Trump on NAFTA: Renegotiate or withdraw

Trump on NAFTA: Renegotiate or withdraw

Donald TrumpDonald John TrumpPelosi eyes end of April to bring a fourth coronavirus relief bill to the floor NBA to contribute 1 million surgical masks to NY essential workers Private equity firm with ties to Kushner asks Trump administration to relax rules on loan program: report MORE said Tuesday he would ask Canada and Mexico to renegotiate the North American Free Trade Agreement (NAFTA), or inform them "that America intends to withdraw from the deal."

In a trade speech titled "Declaring America's Economic Independence," the presumptive Republican presidential nominee said former President Bill ClintonWilliam (Bill) Jefferson ClintonClintons send pizza to NY hospital staff treating coronavirus Budowsky: President Trump, meet with all former living presidents Why Klobuchar should be Biden's vice presidential pick MORE and his wife, presumptive Democratic nominee Hillary ClintonHillary Diane Rodham ClintonFormer Obama adviser Plouffe predicts 'historical level' of turnout by Trump supporters Poll: More Republican voters think party is more united than Democratic voters Whoopi Goldberg presses Sanders: 'Why are you still in the race?' MORE, "pushed" NAFTA and the entrance of China into the World Trade Organization.

Trump's speech comes ahead of President Barack ObamaBarack Hussein ObamaThe Hill's Campaign Report: Coronavirus forces Democrats to postpone convention Biden associates reach out to Holder about VP search Poll: More Republican voters think party is more united than Democratic voters MORE's trip to Ottawa Wednesday to meet Canadian Prime Minister Justin Trudeau and Mexican President Enrique Peña Nieto at the North American Leaders Summit. The meeting between the leaders of the three NAFTA partners has taken place every year since 2005.

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"NAFTA was the worst trade deal in history," Trump said. 

"I'm going tell our NAFTA partners that I intend to immediately renegotiate the terms of that agreement to get a better deal for our workers. And I don't mean just a little bit better, I mean a lot better." 

"There are well over 10 million U.S. jobs that depend on trade with Canada and Mexico," said Christopher Wilson, deputy director of the Mexico Institute at the Wilson Center, a non-partisan think tank. "Renegotiating NAFTA would be extremely difficult in the current political context, so my concern would be that a huge number of jobs throughout the country, and many more in Canada and Mexico, could be lost if NAFTA was simply ended."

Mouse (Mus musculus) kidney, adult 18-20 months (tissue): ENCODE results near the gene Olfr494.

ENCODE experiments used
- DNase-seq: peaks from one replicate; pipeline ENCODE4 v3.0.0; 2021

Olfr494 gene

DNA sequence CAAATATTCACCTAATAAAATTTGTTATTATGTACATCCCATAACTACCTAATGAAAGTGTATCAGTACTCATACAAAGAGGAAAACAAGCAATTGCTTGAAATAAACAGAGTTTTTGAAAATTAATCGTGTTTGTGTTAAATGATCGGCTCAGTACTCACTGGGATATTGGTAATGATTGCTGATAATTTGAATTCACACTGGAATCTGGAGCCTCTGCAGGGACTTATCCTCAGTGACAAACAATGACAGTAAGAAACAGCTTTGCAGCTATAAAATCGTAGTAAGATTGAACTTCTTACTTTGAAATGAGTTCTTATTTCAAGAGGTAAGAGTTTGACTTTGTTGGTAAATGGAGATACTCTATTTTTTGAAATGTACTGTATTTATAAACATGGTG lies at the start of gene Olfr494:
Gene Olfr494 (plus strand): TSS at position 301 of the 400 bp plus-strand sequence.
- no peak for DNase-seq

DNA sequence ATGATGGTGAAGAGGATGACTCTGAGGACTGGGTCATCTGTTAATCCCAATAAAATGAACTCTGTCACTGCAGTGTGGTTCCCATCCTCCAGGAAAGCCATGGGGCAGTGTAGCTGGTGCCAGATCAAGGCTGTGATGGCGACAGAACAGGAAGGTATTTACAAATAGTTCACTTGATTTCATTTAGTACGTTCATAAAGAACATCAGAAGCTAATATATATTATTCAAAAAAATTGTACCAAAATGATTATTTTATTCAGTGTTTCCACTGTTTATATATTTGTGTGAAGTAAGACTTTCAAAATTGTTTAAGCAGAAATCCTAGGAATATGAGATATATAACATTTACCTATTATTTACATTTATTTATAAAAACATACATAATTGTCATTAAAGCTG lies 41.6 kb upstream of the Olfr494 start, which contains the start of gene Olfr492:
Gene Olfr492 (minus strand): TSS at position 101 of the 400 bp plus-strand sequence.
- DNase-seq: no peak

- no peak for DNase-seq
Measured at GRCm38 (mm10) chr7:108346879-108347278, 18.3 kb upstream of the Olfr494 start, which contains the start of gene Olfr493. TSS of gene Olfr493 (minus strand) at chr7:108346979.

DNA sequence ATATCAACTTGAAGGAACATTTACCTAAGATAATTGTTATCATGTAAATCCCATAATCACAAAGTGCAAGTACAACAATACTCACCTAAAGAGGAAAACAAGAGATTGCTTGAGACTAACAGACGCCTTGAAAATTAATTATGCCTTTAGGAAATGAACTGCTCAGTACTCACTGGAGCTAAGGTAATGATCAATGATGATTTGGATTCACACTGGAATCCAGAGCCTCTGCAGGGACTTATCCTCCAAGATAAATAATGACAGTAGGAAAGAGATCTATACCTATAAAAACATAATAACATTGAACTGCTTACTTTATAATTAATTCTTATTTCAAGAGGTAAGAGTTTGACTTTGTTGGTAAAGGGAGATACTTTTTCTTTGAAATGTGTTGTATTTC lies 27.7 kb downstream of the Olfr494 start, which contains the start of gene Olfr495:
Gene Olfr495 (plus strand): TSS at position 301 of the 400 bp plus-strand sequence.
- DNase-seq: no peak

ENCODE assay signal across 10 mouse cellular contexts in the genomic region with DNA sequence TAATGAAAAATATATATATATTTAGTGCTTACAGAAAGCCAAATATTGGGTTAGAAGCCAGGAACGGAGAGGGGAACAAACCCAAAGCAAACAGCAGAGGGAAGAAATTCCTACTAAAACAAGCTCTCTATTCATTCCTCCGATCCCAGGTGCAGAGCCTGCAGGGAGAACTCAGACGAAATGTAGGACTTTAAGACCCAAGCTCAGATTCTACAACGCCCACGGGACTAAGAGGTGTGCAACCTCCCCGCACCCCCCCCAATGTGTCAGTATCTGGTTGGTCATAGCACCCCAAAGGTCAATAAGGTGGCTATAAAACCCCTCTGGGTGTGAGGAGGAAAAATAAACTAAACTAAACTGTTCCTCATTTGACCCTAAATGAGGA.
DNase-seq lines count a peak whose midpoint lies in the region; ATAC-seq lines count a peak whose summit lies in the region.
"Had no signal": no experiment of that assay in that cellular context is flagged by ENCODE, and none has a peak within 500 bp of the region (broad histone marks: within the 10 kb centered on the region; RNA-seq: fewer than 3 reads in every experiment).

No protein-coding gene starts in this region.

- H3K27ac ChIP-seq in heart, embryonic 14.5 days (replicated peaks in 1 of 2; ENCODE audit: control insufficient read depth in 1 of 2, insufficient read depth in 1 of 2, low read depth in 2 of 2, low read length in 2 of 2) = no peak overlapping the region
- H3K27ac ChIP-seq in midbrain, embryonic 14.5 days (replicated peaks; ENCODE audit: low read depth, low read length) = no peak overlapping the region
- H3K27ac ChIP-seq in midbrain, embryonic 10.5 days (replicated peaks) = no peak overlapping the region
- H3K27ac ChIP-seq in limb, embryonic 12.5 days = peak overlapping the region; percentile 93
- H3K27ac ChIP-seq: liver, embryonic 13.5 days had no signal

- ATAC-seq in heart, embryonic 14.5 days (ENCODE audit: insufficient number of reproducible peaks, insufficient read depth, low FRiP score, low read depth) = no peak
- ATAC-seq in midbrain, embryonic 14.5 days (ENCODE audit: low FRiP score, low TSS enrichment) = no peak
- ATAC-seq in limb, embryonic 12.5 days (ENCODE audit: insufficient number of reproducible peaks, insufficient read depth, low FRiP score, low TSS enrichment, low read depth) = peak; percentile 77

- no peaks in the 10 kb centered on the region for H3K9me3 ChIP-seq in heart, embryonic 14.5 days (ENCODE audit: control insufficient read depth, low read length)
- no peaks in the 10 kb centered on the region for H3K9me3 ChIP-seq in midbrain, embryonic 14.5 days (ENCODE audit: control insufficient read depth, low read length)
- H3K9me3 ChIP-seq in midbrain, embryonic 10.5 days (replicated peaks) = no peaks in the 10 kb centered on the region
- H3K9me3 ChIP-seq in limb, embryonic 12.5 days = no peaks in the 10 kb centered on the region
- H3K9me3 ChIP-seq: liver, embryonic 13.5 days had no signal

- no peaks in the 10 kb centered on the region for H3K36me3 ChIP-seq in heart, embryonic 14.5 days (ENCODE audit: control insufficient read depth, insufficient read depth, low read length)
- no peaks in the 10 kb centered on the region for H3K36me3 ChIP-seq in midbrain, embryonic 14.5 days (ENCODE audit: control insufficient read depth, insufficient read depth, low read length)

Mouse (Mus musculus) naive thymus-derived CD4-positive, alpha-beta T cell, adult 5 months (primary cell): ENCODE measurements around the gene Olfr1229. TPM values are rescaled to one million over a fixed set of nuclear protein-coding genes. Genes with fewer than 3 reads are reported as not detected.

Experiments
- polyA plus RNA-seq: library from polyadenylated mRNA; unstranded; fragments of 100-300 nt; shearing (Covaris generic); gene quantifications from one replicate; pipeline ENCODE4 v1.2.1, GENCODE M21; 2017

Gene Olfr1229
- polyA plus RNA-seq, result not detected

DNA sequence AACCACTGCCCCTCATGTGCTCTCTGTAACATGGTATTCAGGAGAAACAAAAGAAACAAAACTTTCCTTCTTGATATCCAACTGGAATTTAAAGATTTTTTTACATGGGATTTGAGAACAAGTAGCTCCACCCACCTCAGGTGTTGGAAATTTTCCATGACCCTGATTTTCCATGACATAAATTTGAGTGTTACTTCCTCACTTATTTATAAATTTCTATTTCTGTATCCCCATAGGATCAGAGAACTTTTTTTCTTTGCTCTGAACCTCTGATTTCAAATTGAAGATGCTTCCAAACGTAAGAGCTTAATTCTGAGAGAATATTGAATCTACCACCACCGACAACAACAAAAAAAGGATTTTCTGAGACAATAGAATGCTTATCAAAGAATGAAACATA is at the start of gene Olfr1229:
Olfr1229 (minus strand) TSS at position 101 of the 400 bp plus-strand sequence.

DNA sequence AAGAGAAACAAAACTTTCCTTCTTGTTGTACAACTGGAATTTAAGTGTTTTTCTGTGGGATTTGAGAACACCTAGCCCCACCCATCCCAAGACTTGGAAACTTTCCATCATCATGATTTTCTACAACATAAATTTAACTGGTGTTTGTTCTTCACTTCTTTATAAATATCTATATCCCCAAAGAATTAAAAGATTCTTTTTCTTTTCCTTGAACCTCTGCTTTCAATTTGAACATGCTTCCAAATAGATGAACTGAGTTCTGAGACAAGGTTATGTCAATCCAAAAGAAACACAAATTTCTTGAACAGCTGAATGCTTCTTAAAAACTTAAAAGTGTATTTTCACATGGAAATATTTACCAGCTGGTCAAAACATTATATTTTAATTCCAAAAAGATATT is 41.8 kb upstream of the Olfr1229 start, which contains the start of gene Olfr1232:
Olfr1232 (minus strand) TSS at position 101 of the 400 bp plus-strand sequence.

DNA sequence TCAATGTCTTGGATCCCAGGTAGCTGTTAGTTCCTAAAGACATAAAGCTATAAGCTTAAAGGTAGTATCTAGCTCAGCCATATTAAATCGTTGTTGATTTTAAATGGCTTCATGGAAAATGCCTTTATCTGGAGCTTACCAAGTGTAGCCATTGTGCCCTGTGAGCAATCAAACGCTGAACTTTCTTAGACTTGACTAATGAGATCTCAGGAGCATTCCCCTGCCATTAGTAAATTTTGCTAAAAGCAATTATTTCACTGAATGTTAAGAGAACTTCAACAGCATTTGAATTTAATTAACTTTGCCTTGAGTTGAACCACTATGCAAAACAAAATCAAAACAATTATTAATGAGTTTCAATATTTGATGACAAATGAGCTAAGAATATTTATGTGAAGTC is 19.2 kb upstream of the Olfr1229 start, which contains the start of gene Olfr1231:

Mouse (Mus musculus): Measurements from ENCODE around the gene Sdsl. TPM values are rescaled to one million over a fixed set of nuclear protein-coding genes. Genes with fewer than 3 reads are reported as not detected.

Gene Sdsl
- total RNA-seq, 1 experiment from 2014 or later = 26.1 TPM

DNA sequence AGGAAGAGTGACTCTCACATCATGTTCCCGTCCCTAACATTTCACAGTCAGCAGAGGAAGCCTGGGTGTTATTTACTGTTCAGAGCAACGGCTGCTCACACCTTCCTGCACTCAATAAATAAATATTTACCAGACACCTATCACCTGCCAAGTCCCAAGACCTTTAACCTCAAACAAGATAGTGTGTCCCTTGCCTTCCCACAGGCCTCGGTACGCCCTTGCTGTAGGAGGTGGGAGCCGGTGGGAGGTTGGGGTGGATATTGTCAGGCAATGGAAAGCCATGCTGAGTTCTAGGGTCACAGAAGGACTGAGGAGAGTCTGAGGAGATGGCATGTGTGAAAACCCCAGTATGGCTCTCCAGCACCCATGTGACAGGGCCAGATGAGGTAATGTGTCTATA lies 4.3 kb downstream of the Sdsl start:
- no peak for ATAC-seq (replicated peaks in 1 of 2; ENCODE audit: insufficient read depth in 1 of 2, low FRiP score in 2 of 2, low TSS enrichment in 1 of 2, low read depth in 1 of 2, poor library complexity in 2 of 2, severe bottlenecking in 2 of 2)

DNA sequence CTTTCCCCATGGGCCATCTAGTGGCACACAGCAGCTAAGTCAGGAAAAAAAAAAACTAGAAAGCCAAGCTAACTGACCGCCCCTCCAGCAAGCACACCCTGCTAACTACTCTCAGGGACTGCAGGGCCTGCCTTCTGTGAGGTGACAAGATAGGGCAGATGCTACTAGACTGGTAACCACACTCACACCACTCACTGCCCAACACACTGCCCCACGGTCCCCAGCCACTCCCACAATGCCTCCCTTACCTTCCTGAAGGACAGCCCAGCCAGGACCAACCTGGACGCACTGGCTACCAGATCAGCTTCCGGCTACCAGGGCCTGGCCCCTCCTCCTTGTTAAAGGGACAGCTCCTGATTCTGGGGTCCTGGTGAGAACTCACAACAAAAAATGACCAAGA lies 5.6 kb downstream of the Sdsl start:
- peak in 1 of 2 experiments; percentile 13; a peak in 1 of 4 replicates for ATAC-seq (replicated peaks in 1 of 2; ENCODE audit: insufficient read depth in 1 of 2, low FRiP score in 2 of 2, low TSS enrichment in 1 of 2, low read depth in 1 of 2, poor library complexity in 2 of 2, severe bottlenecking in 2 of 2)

In 2015, the United States exported $280 billion worth of goods and services to Canada, and $235 billion to Mexico. The two NAFTA partners exported $296 billion each to the United States. 

NAFTA was signed in December, 1992 by President George H.W. Bush, Mexican President Carlos Salinas de Gortari and Canadian Prime Minister Brian Mulroney, after years of trilateral negotiations. 

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President Clinton, who campaigned against the text of the agreement as signed by Bush, signed it into law in December 1993, with labor and environmental additions.

"It will provide more jobs from exports," Clinton told the New York Times in October of 1992. "It will challenge us to become more competitive. It will certainly help Mexico to develop. But still, that is also in our interests. A wealthier Mexico will buy more American products. As incomes rise there that will reduce pressure for emigration across the border into the United States which depresses wages here."

NAFTA entered into force in January, 1994. 

A Mexican financial meltdown in December of 1994, related to the end of Salinas' term in office, triggered a worldwide economic crisis known as the "Tequila Effect." 

The crisis delayed Mexican economic development and detonated a trend of mass migration to the United States that peaked in 2007 and has since reversed itself, according to the Pew Research Center